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Can Dogs Eat Bones? Vet-Approved Health & Safety Guide

Written by: Chantelle Fowler

Last Updated on June 26, 2024 by Dogster Team

chicken bones on a plate on top of wooden table

Can Dogs Eat Bones? Vet-Approved Health & Safety Guide


Dr. Ashley Darby Photo


Dr. Ashley Darby

BVSc (Veterinarian)

The information is current and up-to-date in accordance with the latest veterinarian research.

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Dogs and bones seem to go together like peanut butter and jelly, but is it actually safe or healthy to offer a bone to your dog? While bones can be a good source of minerals and nutrients and clean the teeth, they also pose serious and even life-threatening health risks to dogs. Most experts do not recommend that owners offer bones to their dogs at all. Read on to learn more.

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The 7 Reasons That Dogs Shouldn’t Eat Bones

1. They Can Cause Broken Teeth

Bones can be very hard, damaging your dog’s teeth and leading to expensive vet visits if they chew too vigorously. Bones can also chip, fracture, or even break your pup’s teeth, causing pain and even putting them at risk of developing jaw infections. Harder bones, like those meant for weight-bearing in large animals, are particularly risky.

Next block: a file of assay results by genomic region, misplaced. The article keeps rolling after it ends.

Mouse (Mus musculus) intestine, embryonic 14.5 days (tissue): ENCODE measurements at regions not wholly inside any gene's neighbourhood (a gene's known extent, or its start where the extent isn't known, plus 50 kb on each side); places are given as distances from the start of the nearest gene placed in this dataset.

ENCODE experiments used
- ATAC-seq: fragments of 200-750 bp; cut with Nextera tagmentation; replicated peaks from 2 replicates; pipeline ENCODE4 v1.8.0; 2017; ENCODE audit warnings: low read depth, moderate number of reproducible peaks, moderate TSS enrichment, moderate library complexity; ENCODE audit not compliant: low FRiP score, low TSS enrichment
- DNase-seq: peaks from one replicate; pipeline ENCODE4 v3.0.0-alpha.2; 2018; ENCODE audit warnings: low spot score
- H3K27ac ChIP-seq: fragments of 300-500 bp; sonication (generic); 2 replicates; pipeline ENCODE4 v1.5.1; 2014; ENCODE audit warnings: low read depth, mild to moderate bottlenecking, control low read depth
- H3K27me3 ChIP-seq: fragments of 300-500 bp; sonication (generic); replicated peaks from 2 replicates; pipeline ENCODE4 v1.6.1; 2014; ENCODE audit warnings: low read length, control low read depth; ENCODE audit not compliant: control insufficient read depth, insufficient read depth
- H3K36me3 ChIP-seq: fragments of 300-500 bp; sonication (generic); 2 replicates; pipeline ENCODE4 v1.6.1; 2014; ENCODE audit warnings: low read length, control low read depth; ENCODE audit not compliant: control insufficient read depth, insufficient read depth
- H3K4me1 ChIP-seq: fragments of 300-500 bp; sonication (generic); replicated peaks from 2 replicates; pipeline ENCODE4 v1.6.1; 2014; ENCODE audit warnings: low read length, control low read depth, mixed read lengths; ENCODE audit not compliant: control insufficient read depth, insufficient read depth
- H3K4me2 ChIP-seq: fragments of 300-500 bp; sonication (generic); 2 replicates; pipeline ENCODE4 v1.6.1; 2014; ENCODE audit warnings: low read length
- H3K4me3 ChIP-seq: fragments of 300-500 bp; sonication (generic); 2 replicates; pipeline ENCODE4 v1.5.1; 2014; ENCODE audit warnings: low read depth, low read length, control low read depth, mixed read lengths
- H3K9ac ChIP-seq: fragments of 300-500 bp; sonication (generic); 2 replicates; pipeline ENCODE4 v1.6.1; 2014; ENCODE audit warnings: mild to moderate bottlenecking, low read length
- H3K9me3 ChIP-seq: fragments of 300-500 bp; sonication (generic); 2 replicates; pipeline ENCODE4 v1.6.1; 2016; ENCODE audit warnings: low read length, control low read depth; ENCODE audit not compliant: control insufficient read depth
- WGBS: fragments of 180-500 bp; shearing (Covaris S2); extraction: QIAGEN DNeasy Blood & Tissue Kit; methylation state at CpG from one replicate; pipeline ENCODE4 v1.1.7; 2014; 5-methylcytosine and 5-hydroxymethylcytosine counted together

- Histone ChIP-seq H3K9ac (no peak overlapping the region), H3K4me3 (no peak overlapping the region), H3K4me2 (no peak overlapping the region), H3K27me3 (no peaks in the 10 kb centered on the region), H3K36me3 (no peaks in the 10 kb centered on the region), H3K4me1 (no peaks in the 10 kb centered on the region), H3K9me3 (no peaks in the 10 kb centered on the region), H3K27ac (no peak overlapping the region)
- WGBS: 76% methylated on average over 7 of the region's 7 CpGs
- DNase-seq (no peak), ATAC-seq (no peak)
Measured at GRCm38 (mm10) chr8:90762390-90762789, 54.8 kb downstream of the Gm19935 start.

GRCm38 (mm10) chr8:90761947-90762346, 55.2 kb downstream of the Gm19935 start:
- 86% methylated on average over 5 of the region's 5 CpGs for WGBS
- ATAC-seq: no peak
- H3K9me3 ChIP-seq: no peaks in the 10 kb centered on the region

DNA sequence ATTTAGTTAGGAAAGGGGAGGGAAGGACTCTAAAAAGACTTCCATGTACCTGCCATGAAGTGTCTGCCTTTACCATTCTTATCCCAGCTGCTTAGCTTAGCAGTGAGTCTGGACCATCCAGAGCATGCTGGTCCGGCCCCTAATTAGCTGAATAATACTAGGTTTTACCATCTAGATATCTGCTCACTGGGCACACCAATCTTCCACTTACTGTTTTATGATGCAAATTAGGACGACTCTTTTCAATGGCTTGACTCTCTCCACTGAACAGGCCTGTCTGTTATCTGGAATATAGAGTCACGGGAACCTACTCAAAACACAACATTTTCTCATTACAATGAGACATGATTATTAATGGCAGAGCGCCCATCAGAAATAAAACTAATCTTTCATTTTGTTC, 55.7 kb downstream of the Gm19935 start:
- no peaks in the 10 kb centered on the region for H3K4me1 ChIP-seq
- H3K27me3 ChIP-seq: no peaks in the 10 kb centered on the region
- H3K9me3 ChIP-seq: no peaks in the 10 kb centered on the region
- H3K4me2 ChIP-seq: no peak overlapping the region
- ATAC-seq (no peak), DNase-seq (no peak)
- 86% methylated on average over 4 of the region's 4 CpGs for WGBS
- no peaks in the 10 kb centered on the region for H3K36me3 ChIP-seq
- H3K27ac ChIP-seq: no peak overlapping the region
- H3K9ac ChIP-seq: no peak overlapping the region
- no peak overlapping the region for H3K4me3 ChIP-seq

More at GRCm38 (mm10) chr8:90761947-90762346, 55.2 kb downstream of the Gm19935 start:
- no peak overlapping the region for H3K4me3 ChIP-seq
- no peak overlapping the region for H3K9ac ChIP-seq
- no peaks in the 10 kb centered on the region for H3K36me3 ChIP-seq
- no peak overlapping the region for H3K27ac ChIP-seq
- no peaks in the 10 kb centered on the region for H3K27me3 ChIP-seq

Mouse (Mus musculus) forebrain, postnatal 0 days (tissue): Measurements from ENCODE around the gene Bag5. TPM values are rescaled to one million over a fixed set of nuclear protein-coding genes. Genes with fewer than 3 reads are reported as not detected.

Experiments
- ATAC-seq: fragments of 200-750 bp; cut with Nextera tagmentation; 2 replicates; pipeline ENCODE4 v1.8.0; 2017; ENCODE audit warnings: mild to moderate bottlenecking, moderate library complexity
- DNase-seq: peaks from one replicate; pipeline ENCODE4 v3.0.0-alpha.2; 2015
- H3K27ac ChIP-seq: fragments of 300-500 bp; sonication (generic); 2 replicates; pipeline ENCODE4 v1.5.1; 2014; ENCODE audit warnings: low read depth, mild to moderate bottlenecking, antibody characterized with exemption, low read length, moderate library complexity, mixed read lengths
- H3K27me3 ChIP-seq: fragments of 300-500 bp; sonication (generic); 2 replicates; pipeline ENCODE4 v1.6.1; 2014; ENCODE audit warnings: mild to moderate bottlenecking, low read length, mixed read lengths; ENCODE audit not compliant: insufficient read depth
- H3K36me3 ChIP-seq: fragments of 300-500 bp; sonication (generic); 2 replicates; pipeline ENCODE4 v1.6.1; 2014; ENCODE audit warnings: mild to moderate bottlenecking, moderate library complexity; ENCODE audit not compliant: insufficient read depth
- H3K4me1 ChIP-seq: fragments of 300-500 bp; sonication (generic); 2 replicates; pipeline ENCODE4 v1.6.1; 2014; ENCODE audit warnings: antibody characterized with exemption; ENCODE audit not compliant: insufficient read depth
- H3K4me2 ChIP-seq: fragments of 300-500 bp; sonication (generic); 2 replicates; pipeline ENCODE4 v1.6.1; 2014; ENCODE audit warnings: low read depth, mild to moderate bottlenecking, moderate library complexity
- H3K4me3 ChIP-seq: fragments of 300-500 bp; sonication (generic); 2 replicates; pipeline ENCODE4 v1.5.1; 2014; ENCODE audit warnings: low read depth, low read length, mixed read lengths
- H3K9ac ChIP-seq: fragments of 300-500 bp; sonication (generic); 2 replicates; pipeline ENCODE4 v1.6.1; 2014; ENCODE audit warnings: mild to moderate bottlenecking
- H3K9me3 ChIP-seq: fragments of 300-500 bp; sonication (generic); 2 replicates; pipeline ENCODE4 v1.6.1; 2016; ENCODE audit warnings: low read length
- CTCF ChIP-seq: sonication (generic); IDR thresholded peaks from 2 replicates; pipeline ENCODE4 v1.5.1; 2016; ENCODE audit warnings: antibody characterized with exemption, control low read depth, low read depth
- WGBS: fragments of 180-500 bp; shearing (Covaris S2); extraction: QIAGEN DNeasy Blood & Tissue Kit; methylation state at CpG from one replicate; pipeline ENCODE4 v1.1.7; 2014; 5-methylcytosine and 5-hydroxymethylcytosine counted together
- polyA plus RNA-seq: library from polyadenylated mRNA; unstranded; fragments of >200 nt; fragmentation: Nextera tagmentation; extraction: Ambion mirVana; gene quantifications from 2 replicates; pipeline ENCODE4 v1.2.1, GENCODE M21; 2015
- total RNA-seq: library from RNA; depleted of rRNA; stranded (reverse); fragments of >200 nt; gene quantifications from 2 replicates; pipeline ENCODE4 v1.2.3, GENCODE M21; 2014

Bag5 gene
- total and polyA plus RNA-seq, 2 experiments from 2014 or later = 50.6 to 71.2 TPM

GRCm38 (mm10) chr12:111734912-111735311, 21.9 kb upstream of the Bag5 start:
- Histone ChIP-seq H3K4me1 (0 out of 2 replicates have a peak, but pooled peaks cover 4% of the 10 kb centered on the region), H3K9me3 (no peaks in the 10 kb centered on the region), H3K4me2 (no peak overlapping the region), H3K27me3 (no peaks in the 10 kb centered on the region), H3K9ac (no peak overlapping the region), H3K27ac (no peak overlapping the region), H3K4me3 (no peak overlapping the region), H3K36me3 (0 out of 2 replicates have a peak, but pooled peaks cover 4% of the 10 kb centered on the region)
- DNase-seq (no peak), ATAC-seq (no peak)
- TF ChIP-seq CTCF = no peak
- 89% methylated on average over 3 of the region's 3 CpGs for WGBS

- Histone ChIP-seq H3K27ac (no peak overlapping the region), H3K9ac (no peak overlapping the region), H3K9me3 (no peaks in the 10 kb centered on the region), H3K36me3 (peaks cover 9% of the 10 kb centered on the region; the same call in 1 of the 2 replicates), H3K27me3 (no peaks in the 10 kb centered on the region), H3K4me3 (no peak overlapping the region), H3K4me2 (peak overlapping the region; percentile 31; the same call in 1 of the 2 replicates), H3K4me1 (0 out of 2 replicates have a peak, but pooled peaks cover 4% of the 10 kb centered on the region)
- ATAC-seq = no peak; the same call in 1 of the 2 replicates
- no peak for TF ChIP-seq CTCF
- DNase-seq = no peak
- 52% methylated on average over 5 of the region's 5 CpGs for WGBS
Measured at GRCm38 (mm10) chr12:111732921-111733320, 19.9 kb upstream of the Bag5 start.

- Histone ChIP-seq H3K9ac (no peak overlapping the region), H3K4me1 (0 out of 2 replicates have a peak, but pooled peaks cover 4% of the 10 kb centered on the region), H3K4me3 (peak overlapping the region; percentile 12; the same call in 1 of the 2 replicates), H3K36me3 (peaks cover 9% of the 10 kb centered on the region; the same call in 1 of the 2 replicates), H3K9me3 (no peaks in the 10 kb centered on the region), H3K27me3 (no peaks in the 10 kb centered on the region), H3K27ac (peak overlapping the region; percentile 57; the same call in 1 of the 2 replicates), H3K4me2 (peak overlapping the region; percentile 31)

2. They Are Sharp

Bones, especially those that are cooked, can splinter and break into small, sharp fragments, which can pose a serious hazard. These bone shards can cause penetrating injuries to your dog’s mouth, throat, and digestive system, leading to a serious and potentially life-threatening emergency. In some cases, the fragments can penetrate the stomach or intestinal wall, causing intestinal contents to leak into your dog’s abdomen. This causes peritonitis, a serious and often fatal abdominal inflammation, with mortality ranging from 50% to 70% of cases.1 Keep in mind that this doesn’t only apply to cooked bones. For example, a chicken drumstick contains a sharp “splint bone” (the fibula), which is dangerous even when raw.

3. They Are a Choking Hazard

If your dog tends to consume food without chewing, they could end up choking on the bone. Bones are hard, sharp, and difficult to dislodge from a dog’s throat. Not only can they obstruct the airway, but they can also get stuck in the esophagus, making it difficult for your dog to eat.

Dog from the genus of wolves choking
Image Credit: McGraw, Shutterstock

4. They Are Indigestible

If your dog ingests pieces of bone, they will pass through their digestive tract relatively unchanged. Large bones can become stuck, leading to an intestinal blockage. Small pieces of bone can also aggregate, leading to intestinal obstruction or constipation as the digestive tract struggles to move them. Untreated, the blockage can lead to further complications, such as dehydration, electrolyte imbalances, intestinal wall damage, peritonitis, sepsis, and death.

5. They Can Cause Jaw Entrapment